How can the United States and South Korea best cooperate to address new security challenges? Can the U.S.-ROK alliance serve to advance South Korea's interests and at the same time help the United States to more effectively pursue its own global and regional security objectives? In the context of these questions, the authors explore the possibilities for enhanced cooperation in both traditional and nontraditional spheres.
The chapters, all organized around a common set of questions, address issues ranging from counterterrorism, military affairs, and nuclear nonproliferation, to the environment, pandemics, and biological threats, to peacebuilding, development assistance, and humanitarian aid. In each chapter, the authors consider the capacities and potential for cooperation on both sides, assess the corresponding challenges, and propose new forms of collaboration.
Scott Snyder is senior fellow for Korea studies and director of the program on U.S.-Korea policy at the Council on Foreign Relations. He is author of China's Rise and the Two Koreas: Politics, Economics and Security, Negotiating on the Edge: North Korean Negotiating Behavior, and coeditor (with L. Gordon Flake) of Paved with Good Intentions: The NGO Experience in North Korea.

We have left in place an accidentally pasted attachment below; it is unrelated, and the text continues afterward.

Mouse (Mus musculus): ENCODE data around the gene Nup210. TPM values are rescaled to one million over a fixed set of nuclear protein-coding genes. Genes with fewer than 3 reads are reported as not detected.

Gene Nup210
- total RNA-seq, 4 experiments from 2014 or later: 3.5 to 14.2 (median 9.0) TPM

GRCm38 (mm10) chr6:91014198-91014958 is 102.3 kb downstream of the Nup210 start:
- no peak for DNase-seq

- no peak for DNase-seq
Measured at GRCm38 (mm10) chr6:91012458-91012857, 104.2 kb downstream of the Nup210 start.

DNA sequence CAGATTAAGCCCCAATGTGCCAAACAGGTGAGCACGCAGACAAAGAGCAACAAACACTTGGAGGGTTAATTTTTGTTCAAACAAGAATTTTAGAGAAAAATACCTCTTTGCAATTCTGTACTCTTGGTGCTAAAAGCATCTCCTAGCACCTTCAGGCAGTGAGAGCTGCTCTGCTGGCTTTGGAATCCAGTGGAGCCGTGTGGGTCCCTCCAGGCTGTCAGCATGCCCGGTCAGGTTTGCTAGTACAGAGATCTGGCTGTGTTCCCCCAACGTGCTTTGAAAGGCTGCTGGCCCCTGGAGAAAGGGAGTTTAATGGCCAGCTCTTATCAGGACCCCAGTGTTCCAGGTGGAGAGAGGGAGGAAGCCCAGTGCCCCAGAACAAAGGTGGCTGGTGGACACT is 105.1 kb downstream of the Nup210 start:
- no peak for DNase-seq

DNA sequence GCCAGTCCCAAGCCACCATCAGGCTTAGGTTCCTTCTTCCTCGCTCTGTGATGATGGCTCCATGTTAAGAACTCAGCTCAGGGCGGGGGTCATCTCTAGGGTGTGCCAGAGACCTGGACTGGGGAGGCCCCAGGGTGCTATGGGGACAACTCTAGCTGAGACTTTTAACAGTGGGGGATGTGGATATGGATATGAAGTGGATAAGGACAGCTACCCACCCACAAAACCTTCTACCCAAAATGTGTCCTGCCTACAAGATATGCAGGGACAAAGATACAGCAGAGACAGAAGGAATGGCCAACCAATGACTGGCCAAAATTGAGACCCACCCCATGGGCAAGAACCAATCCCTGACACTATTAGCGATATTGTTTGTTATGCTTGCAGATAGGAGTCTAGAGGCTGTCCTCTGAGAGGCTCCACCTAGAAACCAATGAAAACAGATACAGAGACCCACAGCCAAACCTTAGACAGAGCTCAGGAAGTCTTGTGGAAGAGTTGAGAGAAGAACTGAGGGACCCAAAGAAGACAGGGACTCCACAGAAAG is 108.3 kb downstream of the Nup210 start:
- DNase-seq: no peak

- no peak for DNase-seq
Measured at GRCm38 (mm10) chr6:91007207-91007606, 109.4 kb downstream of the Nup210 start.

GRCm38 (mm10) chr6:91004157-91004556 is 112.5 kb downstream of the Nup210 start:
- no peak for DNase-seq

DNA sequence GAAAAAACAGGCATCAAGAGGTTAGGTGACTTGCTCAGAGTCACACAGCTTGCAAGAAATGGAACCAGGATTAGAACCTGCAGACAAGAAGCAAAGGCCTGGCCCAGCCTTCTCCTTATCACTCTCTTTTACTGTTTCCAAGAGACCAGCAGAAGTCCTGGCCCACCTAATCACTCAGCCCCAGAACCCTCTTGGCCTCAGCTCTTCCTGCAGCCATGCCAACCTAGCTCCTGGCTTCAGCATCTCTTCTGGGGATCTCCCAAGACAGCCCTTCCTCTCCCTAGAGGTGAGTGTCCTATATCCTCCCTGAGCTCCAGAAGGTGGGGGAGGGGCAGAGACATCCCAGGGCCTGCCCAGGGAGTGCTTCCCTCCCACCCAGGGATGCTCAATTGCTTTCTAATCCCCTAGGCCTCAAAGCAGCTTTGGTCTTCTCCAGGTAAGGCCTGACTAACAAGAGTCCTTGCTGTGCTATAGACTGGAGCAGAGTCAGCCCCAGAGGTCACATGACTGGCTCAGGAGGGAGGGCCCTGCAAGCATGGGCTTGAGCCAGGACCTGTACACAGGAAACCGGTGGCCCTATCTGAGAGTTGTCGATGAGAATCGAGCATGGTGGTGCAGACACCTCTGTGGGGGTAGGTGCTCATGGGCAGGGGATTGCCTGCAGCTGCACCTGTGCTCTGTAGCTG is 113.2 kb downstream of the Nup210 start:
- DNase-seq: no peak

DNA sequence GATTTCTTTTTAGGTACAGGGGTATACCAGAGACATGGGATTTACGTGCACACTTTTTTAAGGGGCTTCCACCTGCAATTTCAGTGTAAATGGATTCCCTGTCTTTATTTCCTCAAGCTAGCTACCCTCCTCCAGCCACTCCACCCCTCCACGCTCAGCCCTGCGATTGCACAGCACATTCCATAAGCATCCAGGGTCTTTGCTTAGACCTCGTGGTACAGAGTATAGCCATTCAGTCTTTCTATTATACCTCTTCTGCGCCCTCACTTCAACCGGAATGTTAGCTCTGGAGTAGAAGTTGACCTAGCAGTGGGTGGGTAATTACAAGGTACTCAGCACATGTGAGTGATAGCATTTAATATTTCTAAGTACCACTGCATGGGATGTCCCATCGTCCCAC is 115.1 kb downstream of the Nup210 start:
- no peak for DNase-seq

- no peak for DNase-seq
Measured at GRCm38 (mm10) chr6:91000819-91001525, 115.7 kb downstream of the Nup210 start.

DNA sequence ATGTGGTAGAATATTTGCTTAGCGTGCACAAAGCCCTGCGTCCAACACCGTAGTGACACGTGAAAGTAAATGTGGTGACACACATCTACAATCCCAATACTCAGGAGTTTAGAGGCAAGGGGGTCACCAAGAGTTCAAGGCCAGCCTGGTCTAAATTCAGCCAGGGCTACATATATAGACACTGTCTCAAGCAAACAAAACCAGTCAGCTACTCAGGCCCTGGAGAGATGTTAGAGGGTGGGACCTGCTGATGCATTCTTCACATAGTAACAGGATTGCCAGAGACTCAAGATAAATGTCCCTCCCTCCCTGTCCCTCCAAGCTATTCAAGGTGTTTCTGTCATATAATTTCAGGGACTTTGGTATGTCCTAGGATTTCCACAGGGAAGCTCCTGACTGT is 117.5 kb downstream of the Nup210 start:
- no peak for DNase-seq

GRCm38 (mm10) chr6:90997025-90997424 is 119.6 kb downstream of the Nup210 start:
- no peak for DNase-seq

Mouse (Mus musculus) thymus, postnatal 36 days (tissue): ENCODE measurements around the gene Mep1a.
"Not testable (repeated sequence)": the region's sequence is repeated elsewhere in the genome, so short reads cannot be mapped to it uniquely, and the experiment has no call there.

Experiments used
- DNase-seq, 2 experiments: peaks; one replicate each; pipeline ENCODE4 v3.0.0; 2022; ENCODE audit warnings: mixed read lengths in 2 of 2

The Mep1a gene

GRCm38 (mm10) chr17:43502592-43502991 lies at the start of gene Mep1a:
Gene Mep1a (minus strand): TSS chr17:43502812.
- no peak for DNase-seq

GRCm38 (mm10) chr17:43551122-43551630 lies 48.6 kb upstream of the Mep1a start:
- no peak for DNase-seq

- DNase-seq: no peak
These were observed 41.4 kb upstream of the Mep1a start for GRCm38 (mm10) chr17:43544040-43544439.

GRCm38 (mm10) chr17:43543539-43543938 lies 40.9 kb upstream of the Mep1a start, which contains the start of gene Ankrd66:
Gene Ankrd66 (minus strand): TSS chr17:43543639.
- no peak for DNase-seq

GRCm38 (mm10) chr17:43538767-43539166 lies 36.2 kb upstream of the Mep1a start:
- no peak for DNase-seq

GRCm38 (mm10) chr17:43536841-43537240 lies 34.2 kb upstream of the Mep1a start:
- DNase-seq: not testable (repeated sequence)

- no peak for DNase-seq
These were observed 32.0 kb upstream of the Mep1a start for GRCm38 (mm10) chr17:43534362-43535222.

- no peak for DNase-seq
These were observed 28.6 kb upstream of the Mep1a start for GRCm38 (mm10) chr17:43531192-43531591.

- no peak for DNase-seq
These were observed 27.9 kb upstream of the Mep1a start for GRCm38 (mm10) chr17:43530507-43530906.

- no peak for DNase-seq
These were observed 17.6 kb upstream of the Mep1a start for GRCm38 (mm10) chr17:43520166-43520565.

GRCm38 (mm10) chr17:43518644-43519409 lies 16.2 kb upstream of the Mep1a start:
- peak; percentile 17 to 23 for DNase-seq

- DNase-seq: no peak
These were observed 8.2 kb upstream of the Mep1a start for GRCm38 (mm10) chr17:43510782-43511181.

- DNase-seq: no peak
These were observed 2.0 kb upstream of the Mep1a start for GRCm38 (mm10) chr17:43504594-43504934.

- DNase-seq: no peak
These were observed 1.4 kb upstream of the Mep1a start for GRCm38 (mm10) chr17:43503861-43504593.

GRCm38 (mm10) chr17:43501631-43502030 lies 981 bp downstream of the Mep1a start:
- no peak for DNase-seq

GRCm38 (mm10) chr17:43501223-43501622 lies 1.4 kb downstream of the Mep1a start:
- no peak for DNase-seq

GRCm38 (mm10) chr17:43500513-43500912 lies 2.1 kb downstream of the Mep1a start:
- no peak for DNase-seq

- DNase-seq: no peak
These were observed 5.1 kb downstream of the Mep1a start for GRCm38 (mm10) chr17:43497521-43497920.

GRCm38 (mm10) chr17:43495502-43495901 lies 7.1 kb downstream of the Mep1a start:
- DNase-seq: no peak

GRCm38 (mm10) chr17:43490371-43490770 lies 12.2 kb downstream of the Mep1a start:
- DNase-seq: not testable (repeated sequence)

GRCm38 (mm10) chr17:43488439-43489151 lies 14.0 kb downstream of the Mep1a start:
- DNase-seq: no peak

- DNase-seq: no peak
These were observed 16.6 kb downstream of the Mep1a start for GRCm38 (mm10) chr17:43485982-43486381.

Rates of heart disease, cancer, diabetes, and other noncommunicable diseases (NCDs) in low- and middle-income countries are increasing faster than in wealthier countries. The Independent Task Force outlines a plan for collective action on this growing epidemic.
The authors argue that the United States has responded inadequately to the rise of Chinese power and recommend placing less strategic emphasis on the goal of integrating China into the international system and more on balancing China's rise.
Campbell evaluates the implications of the Boko Haram insurgency and recommends that the United States support Nigerian efforts to address the drivers of Boko Haram, such as poverty and corruption, and to foster stronger ties with Nigerian civil society.
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Now Available: Foreign Policy Begins at Home
The biggest threat to America's security and prosperity comes not from abroad but from within, writes CFR President Richard N. Haass in his provocative new book. More